Note: Investments are not guaranteed and do involve risk. Your returns may differ from those posted in this blog. PWM is not a tax advisor, nor do we give tax advice. Please consult your tax advisor for items that are specific to your situation. Options involve risk and aren’t suitable for every investor. My first investment was the Franklin Utility Fund when I was 24.


[1] I used a 7% annual return, and I know $1 million dollars in forty years will not be sufficient to retire.

Time To Buy?

The Nasdaq soared more than 12% in July, its best monthly return since 2020. Small-cap stocks, international holdings, and bonds also participated in the broad-based rally, providing some relief to weary investors. The markets are trying to recover from rising interest rates and persistent inflation, and since the near-term bottom in June, the Nasdaq is up 16.5%. Will the trend continue? Is it time to buy?

The Nasdaq was down 32% when it touched its June low, and if you panicked and sold, you may suffer from FOMO. Of course, no one knows what will happen tomorrow, but the recovery looks robust so far, particularly if inflation retreats and interest rates subside.

Let’s explore projected recovery times for portfolios with three different allocations and investment holdings.

  • An evenly balanced portfolio of stocks and bonds, 50% stocks and 50% bonds, produced an average annual return of 8.3% since 1926.[1] If you keep this allocation, it could take about three years to recover your loss if you were down 20% to start the year.
  • If you sold your investments after a 20% drop, it would take approximately twelve years to recover your loss if you only invested in US T-Bills yielding 2%.
  • If you were down 20% and buried your money in a bank account earning 0.1%, you would never recoup your loss because it would take 224 years to compound your interest payments.

It’s tempting to call a market bottom and buy stocks, but no one knows when they will recover. And the market does not go up in a straight line. They fluctuate like the tide. From 1995 to 1999, the Nasdaq climbed 441%, generating an average annual return of 40%! Staggering! Despite the meteoric rise, it routinely fell 10% or more, and in October 1998, it dropped 30%. If you remained invested through the dips, dives, and drops, you enjoyed exceptional returns, but if you liquidated your holdings, your returns were significantly less.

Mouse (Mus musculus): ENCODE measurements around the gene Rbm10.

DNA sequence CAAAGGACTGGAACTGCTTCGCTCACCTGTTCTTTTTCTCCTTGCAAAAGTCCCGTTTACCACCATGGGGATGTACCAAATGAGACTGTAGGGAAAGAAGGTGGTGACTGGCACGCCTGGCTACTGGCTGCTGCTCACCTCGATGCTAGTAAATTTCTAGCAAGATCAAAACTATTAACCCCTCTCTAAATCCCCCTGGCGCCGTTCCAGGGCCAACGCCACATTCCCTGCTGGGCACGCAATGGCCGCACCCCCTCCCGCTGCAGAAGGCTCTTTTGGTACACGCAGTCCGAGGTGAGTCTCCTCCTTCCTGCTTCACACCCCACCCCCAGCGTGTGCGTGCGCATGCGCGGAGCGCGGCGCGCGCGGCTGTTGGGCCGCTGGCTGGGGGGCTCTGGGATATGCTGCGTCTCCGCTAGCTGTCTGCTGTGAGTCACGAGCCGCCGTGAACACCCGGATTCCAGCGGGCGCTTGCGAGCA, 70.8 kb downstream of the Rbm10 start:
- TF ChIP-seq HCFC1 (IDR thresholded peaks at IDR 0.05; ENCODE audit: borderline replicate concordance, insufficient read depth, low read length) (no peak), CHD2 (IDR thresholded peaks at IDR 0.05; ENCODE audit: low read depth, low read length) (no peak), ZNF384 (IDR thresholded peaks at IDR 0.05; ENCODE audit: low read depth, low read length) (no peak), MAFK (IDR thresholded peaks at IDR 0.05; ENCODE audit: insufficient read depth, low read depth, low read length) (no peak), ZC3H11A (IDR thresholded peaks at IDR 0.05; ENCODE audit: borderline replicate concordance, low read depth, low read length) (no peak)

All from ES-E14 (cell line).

If you sold your holdings these past few months, is it time to repurchase them? Let’s examine a few scenarios.

  • Do not buy stocks if your time horizon is one year or less. Buy T-Bills or keep your funds in a savings account or money market fund.
  • Is the money earmarked for a significant purchase like a downpayment, tuition bill, or new car? If so, do not buy stocks. Keep your money in short-term cash investments.
  • Buy stocks if your time horizon is three to five years or more. Time wins, and stocks recover, so take advantage of down days to buy quality funds and companies.
  • Are you working and contributing to your company’s retirement plan? If so, keep buying. 401(k) plans are an excellent tool for creating generational wealth because you buy stocks every two weeks regardless of the market conditions.
  • Is your money invested in an IRA that you can’t touch for decades? If so, buy stocks.
  • Buy stocks if the bear market is not impacting your financial plan or long-term goals. A financial plan is paramount if you want to succeed as an investor.

Our investment philosophy is to buy and hold diversified portfolios of stocks and bonds through low-cost mutual funds or ETFs because we don’t know when, where, or why markets will recover, and trying to time the market is a fool’s errand. It’s like getting on an airplane after it has taken off; it’s impossible. Rather than selling stocks when they fall, follow your financial plan, think long-term, and buy the dip.

Success is a result of consistent practice of winning skills and actions. There is nothing miraculous about the process. There is no luck involved. ~ Bill Russell

August 1, 2022

Bill Parrott, CFP®, is the President and CEO of Parrott Wealth Management, located in Austin, Texas. Parrott Wealth Management is a fee-only, fiduciary, registered investment advisor firm. Our goal is to remove complexity, confusion, and worry from the investment and financial planning process so you can pursue a life of purpose. Our firm does not have an asset or fee minimum, and we work with anybody who needs financial help regardless of age, income, or asset level. PWM’s custodian is TD Ameritrade, and our annual fee starts at .5% of your assets and drops depending on the level of your assets. We have waived our financial planning fee for the remainder of the year, so your cost is $0.00.

Note: Investments are not guaranteed and do involve risk. Your returns may differ from those posted in this blog. PWM is not a tax advisor, nor do we give tax advice. Please consult your tax advisor for items that are specific to your situation. Options involve risk and aren’t suitable for every investor. I like watching Shark Tank, and Wall Street was one of my favorite movies. I’m a Los Angeles Lakers fan, but I always admired the Celtics and Bill Russell.


[1] DFA Returns Web